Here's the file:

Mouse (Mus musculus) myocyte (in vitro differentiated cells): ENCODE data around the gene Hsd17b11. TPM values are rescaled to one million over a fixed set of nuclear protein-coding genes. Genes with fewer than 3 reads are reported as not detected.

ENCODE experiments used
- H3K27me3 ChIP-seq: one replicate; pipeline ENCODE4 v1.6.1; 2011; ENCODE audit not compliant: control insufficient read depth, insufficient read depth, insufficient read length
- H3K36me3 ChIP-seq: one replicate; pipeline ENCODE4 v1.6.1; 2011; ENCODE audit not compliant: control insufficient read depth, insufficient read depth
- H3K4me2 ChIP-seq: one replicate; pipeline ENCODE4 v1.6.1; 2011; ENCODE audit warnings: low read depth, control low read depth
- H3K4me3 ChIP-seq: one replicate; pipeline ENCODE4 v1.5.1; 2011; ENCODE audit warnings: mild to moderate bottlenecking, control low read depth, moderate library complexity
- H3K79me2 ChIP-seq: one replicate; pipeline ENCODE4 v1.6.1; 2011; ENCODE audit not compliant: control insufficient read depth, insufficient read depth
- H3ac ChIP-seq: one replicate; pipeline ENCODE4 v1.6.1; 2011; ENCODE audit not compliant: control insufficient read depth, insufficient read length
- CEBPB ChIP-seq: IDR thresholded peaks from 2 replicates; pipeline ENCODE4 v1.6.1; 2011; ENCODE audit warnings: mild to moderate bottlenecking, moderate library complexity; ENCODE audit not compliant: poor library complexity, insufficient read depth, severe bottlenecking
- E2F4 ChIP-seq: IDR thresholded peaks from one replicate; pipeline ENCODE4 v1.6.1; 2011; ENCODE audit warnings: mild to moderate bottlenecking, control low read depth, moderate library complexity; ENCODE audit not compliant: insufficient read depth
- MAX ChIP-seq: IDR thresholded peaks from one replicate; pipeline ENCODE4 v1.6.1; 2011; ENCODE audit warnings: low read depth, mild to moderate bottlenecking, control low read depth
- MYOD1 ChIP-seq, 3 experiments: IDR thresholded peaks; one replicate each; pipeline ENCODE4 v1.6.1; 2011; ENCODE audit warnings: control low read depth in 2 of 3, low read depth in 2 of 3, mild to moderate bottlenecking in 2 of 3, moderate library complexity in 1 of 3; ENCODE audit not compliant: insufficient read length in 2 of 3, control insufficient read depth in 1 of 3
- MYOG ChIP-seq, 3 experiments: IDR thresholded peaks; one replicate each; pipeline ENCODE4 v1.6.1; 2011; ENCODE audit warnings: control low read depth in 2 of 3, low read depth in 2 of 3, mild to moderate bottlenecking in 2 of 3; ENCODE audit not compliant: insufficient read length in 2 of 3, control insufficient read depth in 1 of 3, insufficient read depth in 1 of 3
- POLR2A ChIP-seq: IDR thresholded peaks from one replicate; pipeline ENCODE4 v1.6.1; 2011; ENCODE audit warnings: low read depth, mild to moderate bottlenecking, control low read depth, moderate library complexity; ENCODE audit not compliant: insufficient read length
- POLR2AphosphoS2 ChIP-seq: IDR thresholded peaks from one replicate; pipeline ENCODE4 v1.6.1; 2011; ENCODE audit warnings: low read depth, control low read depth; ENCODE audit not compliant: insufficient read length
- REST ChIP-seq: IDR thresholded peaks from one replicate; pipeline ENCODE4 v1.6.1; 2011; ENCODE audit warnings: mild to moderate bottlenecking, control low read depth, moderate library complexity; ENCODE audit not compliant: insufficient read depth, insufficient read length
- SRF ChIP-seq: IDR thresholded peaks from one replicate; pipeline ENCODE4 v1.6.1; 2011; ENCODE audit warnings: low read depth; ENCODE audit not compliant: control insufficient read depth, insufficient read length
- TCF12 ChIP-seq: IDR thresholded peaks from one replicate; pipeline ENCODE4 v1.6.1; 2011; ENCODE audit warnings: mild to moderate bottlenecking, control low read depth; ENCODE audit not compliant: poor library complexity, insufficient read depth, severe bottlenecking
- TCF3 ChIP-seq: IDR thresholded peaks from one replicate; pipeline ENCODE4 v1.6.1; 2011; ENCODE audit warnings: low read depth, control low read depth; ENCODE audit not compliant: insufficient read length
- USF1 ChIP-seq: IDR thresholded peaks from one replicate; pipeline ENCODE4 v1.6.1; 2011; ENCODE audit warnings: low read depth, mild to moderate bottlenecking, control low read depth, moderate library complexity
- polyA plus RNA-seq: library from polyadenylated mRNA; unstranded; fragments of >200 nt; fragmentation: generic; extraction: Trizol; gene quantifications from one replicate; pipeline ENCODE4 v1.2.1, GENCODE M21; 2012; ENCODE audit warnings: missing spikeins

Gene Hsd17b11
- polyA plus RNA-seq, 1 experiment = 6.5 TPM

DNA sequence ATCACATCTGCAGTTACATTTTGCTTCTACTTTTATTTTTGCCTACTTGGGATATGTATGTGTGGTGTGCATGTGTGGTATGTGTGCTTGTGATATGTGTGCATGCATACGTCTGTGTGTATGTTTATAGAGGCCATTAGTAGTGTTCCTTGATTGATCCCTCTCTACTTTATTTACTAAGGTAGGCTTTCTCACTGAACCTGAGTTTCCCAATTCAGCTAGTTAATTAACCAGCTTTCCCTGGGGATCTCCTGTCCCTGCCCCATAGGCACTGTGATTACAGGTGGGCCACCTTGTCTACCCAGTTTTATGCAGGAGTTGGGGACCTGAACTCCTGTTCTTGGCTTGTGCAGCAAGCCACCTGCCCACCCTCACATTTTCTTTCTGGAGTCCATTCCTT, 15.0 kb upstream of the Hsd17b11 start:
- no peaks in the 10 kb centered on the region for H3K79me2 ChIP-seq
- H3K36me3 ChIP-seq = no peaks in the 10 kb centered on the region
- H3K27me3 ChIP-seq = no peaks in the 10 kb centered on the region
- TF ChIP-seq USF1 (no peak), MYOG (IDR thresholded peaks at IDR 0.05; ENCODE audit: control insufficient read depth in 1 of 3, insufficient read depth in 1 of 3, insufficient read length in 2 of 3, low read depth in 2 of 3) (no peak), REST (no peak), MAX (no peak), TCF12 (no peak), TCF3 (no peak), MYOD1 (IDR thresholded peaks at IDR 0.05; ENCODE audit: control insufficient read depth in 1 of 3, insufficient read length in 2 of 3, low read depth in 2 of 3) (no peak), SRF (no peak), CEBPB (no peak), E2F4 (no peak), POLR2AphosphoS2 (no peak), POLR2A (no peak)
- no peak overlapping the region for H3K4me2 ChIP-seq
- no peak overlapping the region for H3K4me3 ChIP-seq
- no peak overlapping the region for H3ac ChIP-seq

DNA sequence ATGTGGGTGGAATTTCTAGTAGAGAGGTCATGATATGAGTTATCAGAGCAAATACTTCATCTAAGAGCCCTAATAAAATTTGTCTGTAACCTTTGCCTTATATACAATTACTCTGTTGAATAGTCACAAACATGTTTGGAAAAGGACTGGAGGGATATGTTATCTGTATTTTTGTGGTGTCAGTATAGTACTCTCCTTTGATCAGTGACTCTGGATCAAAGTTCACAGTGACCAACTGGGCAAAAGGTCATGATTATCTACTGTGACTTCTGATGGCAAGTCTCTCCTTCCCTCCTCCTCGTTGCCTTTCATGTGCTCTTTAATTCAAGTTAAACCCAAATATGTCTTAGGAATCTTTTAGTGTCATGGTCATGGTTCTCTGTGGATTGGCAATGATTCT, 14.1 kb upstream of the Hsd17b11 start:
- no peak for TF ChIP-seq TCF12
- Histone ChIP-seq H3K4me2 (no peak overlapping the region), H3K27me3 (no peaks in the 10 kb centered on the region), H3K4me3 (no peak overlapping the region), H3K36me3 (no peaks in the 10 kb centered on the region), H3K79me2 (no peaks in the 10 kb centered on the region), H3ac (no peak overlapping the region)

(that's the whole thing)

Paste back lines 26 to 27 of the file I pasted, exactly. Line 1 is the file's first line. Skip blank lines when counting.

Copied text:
- H3K36me3 ChIP-seq = no peaks in the 10 kb centered on the region
- H3K27me3 ChIP-seq = no peaks in the 10 kb centered on the region